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The National Aerospace Plane (NASP) program plans were to develop an experimental aircraft, the X-30, to explore the entire hypersonic velocity flight range. The program's objectives included support of future national security, civil applications, and a reduction in the costs of space launch. This Executive Summary provides an independent assessment of the NASP program. The report discusses a number of features that should be included in demonstration programs with the goal of proving that relevant technologies are sufficiently mature to support the development of vehicles capable of hypersonic missions over a range of flight goals, including, but not restricted to, the special X-30 case as originally proposed (single stage to orbit, very major reliance on multicycle air heating engines.) This Executive Summary includes a review of the early NASP program, from which the authors draw several conclusions concerning NASP, then presents a comparative assessment of NASP's role in the military, and a discussion of missions. This is followed by discussion of critical considerations in technology, prudent risk management, cost estimates, and programmatic issues.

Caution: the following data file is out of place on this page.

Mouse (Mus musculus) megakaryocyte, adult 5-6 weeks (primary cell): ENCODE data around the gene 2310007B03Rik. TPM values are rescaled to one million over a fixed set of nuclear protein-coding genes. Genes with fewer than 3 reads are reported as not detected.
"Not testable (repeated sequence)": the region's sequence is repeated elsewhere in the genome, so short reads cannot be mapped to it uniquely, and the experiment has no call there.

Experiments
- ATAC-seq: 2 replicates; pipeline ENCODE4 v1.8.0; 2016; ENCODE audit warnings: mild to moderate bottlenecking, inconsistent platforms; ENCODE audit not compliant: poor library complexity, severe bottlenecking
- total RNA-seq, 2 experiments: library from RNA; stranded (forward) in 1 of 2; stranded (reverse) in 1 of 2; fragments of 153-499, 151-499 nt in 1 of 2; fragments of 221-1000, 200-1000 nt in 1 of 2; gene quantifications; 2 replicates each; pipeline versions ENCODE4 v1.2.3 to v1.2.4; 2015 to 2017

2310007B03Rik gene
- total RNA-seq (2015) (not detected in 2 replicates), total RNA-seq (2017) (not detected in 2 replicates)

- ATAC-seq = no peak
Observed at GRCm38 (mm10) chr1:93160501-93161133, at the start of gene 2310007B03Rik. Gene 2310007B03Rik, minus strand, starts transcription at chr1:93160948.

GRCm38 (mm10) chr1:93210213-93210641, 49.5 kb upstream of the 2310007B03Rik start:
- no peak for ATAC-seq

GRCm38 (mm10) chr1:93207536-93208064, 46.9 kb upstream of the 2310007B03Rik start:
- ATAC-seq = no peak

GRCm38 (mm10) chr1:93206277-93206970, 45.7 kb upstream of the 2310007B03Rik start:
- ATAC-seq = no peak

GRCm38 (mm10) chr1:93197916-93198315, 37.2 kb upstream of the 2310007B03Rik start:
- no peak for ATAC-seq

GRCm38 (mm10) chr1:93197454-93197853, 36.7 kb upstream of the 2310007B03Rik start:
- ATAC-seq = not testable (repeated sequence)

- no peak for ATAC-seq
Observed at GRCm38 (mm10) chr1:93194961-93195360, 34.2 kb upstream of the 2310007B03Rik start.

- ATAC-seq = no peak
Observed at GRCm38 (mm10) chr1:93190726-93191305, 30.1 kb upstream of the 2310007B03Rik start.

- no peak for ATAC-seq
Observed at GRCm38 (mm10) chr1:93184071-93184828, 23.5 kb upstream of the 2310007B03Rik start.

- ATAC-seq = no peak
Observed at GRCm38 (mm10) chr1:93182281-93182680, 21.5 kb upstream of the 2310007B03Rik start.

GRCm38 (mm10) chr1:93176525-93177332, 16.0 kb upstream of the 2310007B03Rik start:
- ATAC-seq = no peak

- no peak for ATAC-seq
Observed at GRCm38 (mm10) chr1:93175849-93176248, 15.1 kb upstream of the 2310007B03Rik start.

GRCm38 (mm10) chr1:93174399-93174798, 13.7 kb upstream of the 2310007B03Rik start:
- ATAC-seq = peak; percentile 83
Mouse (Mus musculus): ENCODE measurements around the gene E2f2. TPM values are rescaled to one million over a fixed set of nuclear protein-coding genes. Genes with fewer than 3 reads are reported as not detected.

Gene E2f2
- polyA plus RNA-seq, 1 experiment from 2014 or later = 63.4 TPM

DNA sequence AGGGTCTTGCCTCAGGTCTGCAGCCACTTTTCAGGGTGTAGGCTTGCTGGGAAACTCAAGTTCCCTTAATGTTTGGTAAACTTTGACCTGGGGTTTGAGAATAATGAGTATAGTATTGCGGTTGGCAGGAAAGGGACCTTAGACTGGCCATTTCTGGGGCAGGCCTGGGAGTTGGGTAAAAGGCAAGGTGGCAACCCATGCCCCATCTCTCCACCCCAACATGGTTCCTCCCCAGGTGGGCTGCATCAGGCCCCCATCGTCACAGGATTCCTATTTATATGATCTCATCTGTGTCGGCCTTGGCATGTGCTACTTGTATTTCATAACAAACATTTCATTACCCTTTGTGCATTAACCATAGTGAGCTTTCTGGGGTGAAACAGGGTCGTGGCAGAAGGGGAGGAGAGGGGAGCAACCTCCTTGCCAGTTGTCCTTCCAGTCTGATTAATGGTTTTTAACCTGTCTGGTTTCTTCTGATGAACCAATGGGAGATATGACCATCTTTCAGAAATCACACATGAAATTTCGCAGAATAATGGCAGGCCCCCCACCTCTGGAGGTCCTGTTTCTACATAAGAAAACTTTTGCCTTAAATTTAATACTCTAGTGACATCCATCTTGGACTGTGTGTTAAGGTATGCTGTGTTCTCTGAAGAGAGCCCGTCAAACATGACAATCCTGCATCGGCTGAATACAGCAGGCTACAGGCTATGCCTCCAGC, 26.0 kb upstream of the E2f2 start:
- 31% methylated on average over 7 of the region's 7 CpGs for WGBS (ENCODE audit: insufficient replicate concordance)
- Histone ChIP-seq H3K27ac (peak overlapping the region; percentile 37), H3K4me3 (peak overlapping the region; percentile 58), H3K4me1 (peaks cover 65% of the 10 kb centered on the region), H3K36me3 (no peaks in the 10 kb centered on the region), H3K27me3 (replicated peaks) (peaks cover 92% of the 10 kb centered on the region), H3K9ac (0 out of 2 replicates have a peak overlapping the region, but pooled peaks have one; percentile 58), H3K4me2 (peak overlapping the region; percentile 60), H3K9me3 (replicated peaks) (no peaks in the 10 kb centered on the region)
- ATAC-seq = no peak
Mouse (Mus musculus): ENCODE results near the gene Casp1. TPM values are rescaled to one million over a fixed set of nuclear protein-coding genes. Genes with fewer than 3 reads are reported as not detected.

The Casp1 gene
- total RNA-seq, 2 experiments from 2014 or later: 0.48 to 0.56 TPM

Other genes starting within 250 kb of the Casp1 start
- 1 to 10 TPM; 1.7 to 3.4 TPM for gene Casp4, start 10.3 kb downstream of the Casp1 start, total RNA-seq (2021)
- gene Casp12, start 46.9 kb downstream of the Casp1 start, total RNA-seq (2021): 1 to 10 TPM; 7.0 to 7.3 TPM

This report is part of the RAND Corporation report series. The report was a product of the RAND Corporation from 1948 to 1993 that represented the principal publication documenting and transmitting RAND's major research findings and final research.

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